Why Should My Family Get Involved with Horses?
I could go on for hours on this topic! Rodeo, trail riding and anything else horse related is an awesome experience for families on so many levels.
To keep myself under control, I reached out to my Facebook friends for their input on this lifestyle we love so much. Words like family, support, fun, confidence and hard work are just a few that surfaced.
No matter what level you compete at, rodeo is quite possibly the most family-oriented sport on earth. When you hear people within the sport talk about their “other” family, they’re most likely referring to their rodeo family. A rodeo family consists of people you see at rodeos and similar events that become lifelong friends. Regardless of how long you’ve known these people, they cheer for you and your kids, help each other in and out of the arena with horses, tips and tricks, they’re willing to give you their shirt off their back and THEY’LL FEED YOU!! They are the people who are a phone call away when you blow a tire or have truck or trailer problems. These people laugh with you, cry with you and raise your kids with you.
When I started high school rodeo, my family knew a handful of people, as we’d always been involved in rodeo. When I finished high school rodeo, we knew everyone involved and still stay in contact with many of them. I’m 28 years old and my best friends all stemmed from being involved in rodeo. High school rodeo led me to college rodeo, then professional rodeo. Now I have friends from all over the place, Iowa, Alabama, Virginia, Oklahoma, Colorado and many other states in the country!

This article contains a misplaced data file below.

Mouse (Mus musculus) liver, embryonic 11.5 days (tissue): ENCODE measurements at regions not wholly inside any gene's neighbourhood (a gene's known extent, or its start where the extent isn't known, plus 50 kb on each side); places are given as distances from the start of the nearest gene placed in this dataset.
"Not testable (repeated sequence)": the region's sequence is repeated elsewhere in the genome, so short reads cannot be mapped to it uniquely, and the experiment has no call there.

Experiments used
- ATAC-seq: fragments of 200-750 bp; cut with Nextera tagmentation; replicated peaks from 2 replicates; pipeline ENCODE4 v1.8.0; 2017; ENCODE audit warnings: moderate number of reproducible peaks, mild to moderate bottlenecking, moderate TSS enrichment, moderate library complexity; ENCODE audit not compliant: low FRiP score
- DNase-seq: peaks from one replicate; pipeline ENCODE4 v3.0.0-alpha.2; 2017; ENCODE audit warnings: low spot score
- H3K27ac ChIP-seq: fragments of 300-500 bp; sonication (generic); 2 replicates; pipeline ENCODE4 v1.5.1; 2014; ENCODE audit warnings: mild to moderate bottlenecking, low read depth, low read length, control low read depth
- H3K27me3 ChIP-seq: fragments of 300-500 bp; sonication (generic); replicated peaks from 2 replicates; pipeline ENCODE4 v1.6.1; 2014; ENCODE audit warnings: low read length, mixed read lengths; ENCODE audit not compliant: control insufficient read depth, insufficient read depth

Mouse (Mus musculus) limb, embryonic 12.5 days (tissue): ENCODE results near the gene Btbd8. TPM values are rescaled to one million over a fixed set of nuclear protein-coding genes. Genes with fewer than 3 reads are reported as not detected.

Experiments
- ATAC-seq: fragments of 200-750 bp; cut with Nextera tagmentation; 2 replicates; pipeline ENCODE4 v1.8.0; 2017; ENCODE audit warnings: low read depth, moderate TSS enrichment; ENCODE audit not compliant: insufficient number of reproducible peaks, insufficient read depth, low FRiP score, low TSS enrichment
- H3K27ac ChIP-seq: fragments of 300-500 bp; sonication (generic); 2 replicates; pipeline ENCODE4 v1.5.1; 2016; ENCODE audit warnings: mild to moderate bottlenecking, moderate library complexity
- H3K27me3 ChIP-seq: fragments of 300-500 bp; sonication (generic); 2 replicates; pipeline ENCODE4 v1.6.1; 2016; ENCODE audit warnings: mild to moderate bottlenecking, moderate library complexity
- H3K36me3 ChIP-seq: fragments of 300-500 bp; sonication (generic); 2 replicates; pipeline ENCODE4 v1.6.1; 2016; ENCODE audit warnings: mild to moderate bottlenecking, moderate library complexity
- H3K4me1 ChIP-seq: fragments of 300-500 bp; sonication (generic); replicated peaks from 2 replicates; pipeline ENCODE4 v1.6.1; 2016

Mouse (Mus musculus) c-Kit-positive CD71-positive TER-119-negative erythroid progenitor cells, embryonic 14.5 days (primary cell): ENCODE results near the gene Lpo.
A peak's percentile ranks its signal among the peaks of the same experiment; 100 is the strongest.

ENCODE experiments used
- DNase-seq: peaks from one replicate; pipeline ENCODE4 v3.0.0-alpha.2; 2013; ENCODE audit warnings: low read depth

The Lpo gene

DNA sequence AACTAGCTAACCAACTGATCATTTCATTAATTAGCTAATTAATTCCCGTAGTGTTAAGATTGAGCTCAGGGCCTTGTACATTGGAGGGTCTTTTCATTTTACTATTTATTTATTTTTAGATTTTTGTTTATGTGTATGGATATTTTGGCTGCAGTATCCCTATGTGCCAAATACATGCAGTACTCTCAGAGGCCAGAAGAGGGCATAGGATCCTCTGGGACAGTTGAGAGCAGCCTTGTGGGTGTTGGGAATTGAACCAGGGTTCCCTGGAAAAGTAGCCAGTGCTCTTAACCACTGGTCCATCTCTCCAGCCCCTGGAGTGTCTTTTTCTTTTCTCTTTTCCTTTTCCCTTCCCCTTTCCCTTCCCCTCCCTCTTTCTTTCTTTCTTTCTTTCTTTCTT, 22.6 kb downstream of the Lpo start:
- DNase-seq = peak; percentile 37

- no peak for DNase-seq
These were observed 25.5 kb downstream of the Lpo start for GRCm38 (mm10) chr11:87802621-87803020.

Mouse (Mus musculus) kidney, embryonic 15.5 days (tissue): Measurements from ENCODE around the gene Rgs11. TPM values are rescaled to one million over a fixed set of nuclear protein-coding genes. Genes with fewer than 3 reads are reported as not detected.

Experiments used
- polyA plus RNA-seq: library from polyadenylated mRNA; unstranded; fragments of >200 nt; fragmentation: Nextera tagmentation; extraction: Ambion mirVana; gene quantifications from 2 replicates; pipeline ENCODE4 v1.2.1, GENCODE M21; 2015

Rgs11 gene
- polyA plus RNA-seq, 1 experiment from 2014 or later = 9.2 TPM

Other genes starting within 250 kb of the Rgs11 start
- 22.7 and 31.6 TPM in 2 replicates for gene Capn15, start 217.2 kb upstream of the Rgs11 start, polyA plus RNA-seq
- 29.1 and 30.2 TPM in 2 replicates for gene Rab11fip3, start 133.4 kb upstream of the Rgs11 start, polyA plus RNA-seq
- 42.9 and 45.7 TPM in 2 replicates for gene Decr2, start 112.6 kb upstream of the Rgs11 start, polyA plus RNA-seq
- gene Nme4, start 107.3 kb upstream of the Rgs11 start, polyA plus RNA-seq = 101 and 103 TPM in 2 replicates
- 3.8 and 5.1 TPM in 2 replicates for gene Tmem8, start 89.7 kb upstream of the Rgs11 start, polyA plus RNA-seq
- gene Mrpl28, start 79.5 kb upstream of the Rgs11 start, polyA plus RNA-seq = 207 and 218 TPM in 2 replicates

“I love the fact that it is family-friendly and most everyone is a good sport. The kids all cheer for each other, regardless of the fact that they are competing against each other. Everyone pitches in and helps, even if it means teaching a kid that wasn’t raised in rodeo about our beloved sport. I have never seen another sport love God, our country and its contestants like rodeo. It’s truly a one-of-a-kind sport,” said Amanda Morris from Tennessee.
Rodeo teaches kids essential life lessons:
? Thankfulness. Without parents [or amazing relatives or friends] helping and supporting them, a child cannot even begin to enjoy the sport of rodeo. The rodeo family stresses that children need to be thankful for all the people who make it possible for them to learn and compete, and for the many, many people who create events for them to attend. And for the most part, children involved are respectful and thankful or learn to be.
- Responsibility: Horses and ponies are living, breathing, eating animals that must be taken care of daily to survive. Kids learn to be responsible for feeding, watering, grooming, exercising, training, cleaning stalls and trailers, maintaining their bodies physically and mentally and much more. And most parents expect their children to do these things themselves in exchange for the opportunity to learn and compete.